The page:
I was at Fairway cafe eating brunch and saw plenty of people taking probably hundreds' worth of groceries home, hailing cabs and double parking fancy SUVs. I don't think discretionary income is a problem. Maybe the real estate comes in too large of a size? Celeste's is pretty small (and always packed), but a lot of UWS places seem big compared to the little places in the East Village that only seat 20 and alway seem full. Maybe it's hard for a small business with a niche category of food to do well.

                        1 Reply
                        1. re: traceybell

                          I wouldn't assume that all those people shopping at Fairway live on the UWS - I know plently of people on the UES who head over there to do their shopping.

                        2. I can't imagine when you've gone to Ouest but I have to tell you that my picky husband and I (who were both brought up eating high-end food in France) have been happy with every meal we've ever had there. To me, it's the only UWS restaurant I've been to--apart from Gari, which I also love--which really makes the cut, high-end wise.
                          Have eaten at Shun Lee and Picholine, but have not been wowed by the food (apart from the Picholine cheeses).

                          1 Reply
                          1. re: crinkle11

                            Just in case anyone is wondering (since the ref above is from 10/2007), we dined at Ouest last night and had an excellent overall experience. The truffled omelette souffle with mousseline sauce appetizer was a knockout, and the squab, served with a rich and flavorful duck liver risotto I'd order as an entree on its own if it were possible, was very good. Desserts were equally delicious, service was thoroughly professional, ambience was fine. I don't know what others are looking for, but for the price (not cheap; ran us about $100/person with tax & generous tip for 3 courses each, 3 glasses of wine, 3 coffees), this restaurant easily meets expectations.

                          2. I guess if you're looking for a fancy meal on UWS, u're not going to get it. I would agree UWS doesn't have the best food that people should be traveling miles for but there are definitely a number of good staples.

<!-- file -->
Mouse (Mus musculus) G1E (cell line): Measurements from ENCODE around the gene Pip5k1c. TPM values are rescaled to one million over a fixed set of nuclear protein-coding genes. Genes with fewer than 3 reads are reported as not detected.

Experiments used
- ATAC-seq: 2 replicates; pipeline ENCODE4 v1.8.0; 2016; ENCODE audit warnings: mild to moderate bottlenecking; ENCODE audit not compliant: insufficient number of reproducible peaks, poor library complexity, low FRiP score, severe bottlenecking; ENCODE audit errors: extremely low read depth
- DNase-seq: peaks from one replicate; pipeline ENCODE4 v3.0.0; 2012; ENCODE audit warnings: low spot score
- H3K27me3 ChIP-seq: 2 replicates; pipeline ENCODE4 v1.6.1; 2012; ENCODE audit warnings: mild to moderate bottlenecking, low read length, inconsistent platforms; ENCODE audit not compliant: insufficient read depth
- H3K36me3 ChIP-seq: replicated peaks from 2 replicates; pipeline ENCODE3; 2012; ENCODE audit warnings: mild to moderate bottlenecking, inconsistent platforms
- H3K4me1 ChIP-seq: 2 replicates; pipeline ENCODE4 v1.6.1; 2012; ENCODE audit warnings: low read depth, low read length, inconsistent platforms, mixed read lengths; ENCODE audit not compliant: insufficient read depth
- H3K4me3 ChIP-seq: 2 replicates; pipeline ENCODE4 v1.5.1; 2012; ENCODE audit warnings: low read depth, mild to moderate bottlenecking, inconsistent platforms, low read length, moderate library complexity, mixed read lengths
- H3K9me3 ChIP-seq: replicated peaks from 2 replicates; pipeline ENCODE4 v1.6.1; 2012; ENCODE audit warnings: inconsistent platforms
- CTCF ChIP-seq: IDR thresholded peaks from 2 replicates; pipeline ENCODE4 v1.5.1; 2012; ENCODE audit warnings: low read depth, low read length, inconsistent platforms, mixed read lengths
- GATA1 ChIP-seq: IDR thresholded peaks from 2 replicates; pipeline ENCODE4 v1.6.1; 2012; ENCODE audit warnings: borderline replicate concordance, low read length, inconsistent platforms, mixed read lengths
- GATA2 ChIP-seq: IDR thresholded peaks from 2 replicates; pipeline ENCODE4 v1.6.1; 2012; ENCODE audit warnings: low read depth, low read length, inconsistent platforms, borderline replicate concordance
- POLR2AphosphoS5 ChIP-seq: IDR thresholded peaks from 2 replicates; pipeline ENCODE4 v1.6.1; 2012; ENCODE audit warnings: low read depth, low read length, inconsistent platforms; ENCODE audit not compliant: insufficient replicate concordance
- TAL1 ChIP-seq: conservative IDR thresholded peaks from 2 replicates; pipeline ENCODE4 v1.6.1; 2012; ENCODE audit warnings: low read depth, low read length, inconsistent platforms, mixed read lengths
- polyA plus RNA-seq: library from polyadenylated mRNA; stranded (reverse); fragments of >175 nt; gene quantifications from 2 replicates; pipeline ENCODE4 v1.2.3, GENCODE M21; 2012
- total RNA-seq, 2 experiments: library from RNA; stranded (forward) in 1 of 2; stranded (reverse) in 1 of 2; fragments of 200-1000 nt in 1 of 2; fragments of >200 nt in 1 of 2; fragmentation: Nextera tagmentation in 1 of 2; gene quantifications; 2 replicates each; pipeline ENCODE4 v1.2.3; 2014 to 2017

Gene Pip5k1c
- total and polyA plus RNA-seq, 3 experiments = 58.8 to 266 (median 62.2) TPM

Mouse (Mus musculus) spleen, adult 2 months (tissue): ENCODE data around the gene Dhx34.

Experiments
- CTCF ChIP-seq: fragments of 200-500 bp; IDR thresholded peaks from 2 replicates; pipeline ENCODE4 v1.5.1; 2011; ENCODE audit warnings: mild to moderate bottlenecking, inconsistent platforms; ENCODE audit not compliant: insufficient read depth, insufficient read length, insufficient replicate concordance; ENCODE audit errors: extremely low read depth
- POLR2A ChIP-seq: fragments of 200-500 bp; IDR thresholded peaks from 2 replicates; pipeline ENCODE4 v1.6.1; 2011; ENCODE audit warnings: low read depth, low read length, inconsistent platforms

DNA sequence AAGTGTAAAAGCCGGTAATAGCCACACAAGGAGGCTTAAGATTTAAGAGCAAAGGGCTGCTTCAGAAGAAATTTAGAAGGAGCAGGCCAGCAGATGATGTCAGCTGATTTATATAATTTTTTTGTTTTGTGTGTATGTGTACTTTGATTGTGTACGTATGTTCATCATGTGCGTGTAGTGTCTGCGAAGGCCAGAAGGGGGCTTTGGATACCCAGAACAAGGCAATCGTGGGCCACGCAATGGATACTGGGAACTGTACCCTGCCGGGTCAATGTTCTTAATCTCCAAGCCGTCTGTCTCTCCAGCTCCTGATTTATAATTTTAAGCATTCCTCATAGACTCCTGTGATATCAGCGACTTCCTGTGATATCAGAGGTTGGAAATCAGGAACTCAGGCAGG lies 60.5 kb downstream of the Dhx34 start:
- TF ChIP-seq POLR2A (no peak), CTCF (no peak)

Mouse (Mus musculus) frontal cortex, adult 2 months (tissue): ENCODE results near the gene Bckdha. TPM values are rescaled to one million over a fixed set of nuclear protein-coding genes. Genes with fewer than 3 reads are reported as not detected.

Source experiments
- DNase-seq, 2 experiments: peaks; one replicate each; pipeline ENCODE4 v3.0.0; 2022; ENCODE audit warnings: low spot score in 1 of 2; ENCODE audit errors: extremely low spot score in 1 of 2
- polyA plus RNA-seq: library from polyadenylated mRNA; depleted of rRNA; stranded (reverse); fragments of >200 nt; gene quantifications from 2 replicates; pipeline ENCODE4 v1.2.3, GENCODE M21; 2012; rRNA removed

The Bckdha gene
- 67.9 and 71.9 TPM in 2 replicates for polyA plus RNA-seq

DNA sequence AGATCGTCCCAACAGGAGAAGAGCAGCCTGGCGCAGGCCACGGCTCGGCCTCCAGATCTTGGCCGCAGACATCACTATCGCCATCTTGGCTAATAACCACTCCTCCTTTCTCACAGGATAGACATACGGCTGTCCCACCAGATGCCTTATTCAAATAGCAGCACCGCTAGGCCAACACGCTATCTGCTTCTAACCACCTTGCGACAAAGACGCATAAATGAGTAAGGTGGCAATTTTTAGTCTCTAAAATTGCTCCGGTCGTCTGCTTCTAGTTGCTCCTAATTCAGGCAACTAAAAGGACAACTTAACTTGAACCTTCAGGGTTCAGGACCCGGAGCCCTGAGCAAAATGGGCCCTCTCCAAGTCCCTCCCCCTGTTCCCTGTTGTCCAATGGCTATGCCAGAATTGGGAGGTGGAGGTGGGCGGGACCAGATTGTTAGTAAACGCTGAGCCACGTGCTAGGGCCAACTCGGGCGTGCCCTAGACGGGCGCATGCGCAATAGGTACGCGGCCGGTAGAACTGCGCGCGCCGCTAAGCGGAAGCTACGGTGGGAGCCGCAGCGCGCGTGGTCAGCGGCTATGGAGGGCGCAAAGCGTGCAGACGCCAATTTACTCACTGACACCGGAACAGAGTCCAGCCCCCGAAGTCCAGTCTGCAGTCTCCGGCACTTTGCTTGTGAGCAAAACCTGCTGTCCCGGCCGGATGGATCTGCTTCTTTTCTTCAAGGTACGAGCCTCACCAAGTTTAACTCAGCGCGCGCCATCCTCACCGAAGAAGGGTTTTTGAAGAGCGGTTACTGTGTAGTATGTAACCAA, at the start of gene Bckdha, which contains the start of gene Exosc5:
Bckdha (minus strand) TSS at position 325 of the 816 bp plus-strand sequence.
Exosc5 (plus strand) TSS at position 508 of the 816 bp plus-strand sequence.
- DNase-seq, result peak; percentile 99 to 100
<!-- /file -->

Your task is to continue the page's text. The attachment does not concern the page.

I've been to Pio Pio multiple times and have never been disappointed. Chicken is flavorful and succulent and definitely value for money. The shrimp dish was so tantalizing I had to hold myself back from hogging the plate (I was sharing).

                            Burgers are Nicks are always delightful and I'd take them any day over shake shack. Thai at Land, Rain and Charm are all great. I've heard Thai market is amazing but haven't ventured up yet.

                            Genaro serves up some mean pasta though not too happy with the $20 min and cash only rules. My new favorite place is West 107. American/Tex Mex/Southern. Absolutely delicious!

                            Guess everyone has their own preferences

                            1. Gennaro on Amsterdam at 92nd is one of the best restuarants in the city. Delicious Italian--their gnocchi is the best I've ever had but they're famous for their lamb chop. Cash only, get there early or you'll wait.

                              1. I'm inclined to agree with what most have said. Just moved to UWS for the summer from Queens and I find myself really looking.

                                Frankly I think it is almost impossible to get a top notch Indian meal in Manhattan, aside from possibly some decent fast food style spots in the Wall Street area (though I believe those are more driven by the value than the quality being astronomical). Generally the Indian restaurants I have been to on the UWS and elsewhere - which are always packed, inexplicably to me - are Bangladeshi run and offer sub-par takes on all but breads and tandoor meats. I don't think I've ever had a curry I really loved here.

                                I did try Malaysia Grill on 104th between Broadway and Amsterdam a few nights ago and was pleasantly surprised with most of my food, aside from the Randeng Beef, the sauce for which may as well have been from a packet.